Edmund slips away to the Witch's castle. In the courtyard, he is surprised by the many statues of Narnians the Witch has turned to stone. The Witch greets him coldly, as he has come alone and with news that Aslan – her enemy – is returning. She takes Edmund prisoner and leaves her house to find and capture the other Pevensie children. Meanwhile, the Beavers – correctly surmising that Edmund has betrayed them – take the other children to meet Aslan at the Stone Table. As they travel, they find that the Witch's winter is giving way to spring. They are greeted by Father Christmas, who had been kept out of Narnia by the Witch's magic. The group arrive at their destination as winter ends and are greeted by Aslan. The Witch's enforcer, the wolf Maugrim, approaches the camp and attacks Susan, but is killed by Peter. Aslan sends a rescue party for Edmund; it arrives just in time to save him from the Witch, who had decided to kill him. The Witch parleys with Aslan, invoking the "Deep Magic from the Dawn of Time" which gives her the right to kill Edmund for his treason. Aslan denies her claim, but secretly trades his life for Edmund's.


That evening, Susan and Lucy accompany Aslan to the Stone Table. They watch from a distance as the Witch puts Aslan to death. After the Witch and her followers depart to prepare for battle against Aslan's followers, Susan and Lucy remain with Aslan's body. In the morning, the girls find the Stone Table broken and Aslan restored to life. Aslan explains that the "Deeper Magic from before the Dawn of Time" has the power to reverse death if a willing victim takes the place of a traitor. Aslan takes the girls to the Witch's house and revives the Narnians that the Witch had turned to stone, including Tumnus and a giant named Rumblebuffin. They join the Narnian forces battling the Witch's army. The Narnian army prevails, and Aslan kills the Witch. The Pevensie children are then crowned kings and queens of Narnia at Cair Paravel.


After a long and happy reign, the adult Pevensies go on a hunt for the White Stag who is said to grant the wishes of those who catch it. The four arrive at the lamppost and, having forgotten about it, unintentionally return through the wardrobe when they were looking for new adventures. When they return to England, they are children again, with no time having passed since their departure. They tell the story to the professor, who believes them and reassures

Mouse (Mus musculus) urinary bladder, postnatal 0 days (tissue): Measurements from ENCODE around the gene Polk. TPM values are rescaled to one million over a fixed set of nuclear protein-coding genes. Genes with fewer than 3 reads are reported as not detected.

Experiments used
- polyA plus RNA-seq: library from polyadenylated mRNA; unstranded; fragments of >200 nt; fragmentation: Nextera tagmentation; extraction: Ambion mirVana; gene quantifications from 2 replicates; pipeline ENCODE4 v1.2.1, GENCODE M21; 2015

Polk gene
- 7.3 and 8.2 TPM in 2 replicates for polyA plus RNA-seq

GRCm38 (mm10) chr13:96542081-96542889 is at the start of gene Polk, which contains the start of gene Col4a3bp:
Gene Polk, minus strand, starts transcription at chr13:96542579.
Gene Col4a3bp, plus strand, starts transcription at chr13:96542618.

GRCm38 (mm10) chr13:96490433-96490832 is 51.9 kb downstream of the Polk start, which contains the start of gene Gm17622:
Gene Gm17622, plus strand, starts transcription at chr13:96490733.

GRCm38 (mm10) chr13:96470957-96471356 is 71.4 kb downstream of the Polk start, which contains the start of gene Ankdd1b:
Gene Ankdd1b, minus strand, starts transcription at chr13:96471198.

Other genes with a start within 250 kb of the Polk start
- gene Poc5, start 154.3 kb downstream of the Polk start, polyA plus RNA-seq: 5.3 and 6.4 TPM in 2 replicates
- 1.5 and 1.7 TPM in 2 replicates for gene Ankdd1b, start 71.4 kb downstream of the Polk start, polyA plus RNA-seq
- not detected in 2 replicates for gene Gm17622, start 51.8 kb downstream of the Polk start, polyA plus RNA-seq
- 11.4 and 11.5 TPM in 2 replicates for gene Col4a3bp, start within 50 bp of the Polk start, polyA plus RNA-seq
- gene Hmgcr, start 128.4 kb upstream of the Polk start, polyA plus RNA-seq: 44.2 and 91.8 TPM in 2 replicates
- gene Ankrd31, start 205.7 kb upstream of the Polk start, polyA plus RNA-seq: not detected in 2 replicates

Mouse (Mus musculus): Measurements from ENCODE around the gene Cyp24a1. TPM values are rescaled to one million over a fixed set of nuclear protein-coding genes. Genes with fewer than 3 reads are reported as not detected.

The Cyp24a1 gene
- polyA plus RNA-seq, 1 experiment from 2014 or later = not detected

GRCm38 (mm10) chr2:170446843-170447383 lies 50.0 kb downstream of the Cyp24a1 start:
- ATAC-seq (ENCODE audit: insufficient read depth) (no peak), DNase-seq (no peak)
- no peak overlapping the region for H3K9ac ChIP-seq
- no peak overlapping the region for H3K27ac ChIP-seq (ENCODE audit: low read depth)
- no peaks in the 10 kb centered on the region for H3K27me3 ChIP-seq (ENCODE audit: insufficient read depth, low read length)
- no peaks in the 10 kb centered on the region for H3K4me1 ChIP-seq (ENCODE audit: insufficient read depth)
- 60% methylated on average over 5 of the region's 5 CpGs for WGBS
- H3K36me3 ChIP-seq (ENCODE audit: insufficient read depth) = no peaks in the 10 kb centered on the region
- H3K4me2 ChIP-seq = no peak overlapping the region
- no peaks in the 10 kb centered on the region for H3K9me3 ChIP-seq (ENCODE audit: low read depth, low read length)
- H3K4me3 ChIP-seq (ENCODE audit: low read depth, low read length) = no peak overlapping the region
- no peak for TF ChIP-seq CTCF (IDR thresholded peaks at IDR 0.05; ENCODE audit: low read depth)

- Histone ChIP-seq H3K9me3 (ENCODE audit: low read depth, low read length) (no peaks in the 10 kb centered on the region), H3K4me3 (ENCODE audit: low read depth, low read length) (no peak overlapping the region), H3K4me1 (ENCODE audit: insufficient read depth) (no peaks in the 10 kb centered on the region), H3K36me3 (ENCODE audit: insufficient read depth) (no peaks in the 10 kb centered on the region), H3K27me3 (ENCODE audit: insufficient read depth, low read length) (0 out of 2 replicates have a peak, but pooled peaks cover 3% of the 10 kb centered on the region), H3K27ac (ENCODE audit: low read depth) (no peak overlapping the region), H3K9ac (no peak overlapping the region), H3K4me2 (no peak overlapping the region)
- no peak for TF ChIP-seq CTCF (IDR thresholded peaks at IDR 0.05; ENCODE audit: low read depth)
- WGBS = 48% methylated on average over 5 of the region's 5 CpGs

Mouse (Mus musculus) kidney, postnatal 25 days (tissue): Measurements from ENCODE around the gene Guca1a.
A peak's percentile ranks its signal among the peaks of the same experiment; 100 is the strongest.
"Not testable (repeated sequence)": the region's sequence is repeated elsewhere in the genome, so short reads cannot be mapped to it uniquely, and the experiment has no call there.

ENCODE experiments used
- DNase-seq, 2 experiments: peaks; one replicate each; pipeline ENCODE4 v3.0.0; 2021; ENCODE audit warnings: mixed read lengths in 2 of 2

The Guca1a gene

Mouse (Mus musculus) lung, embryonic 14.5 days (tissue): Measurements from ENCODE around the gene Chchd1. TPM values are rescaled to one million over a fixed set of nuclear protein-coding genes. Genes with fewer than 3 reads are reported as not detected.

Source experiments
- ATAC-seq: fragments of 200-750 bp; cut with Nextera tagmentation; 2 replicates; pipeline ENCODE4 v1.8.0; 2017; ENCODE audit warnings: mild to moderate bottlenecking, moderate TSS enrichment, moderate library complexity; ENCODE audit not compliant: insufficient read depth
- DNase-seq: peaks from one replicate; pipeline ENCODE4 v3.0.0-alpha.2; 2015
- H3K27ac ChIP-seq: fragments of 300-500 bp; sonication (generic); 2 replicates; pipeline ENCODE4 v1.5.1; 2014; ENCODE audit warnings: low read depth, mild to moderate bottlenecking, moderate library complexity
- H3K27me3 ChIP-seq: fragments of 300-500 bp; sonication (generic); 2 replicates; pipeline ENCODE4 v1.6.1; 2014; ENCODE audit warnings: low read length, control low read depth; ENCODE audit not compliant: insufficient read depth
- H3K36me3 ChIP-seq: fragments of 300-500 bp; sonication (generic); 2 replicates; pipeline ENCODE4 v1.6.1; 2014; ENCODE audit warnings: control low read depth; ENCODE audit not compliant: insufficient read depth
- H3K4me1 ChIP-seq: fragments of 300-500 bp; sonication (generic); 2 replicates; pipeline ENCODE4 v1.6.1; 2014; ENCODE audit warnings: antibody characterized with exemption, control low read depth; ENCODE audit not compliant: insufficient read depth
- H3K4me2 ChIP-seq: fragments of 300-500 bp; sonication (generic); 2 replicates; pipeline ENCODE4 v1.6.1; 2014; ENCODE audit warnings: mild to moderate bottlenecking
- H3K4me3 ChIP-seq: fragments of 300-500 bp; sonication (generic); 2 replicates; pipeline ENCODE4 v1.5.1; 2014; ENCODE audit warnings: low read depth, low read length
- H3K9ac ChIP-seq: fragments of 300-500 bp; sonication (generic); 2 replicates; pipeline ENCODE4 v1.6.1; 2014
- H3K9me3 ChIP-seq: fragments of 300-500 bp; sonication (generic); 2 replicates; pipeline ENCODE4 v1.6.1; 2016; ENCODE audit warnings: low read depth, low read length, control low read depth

The children that they will return to Narnia one day when they least expect it.

Main characters


Lucy is the youngest of four siblings. In some respects, she is the primary protagonist of the story. She is the first to discover the land of Narnia, which she enters inadvertently when she steps into a wardrobe while exploring the Professor's house. When Lucy tells her three siblings about Narnia, they do not believe her: Peter and Susan think she is just playing a game, while Edmund persistently ridicules her. In Narnia, she is crowned Queen Lucy the Valiant.


Edmund is the second-youngest of four siblings. He has a bad relationship with his brother and sisters. Edmund is known to be a liar, and often harasses Lucy. Lured by the White Witch's promise of power and an unlimited supply of magical treats, Edmund betrays his siblings. He later repents and helps defeat the White Witch. He is eventually crowned King Edmund the Just.


Susan is the second-oldest sibling. She does not believe in Narnia until she actually goes there. She and Lucy accompany Aslan on the journey to the Stone Table, where he allows the Witch to take his life in place of Edmund's. Tending to Aslan's carcass, she removes a muzzle from him to restore his dignity and oversees a horde of mice who gnaw away his bonds. She then shares the joy of his resurrection and the endeavor to bring reinforcements to a critical battle. Susan is crowned Queen Susan the Gentle.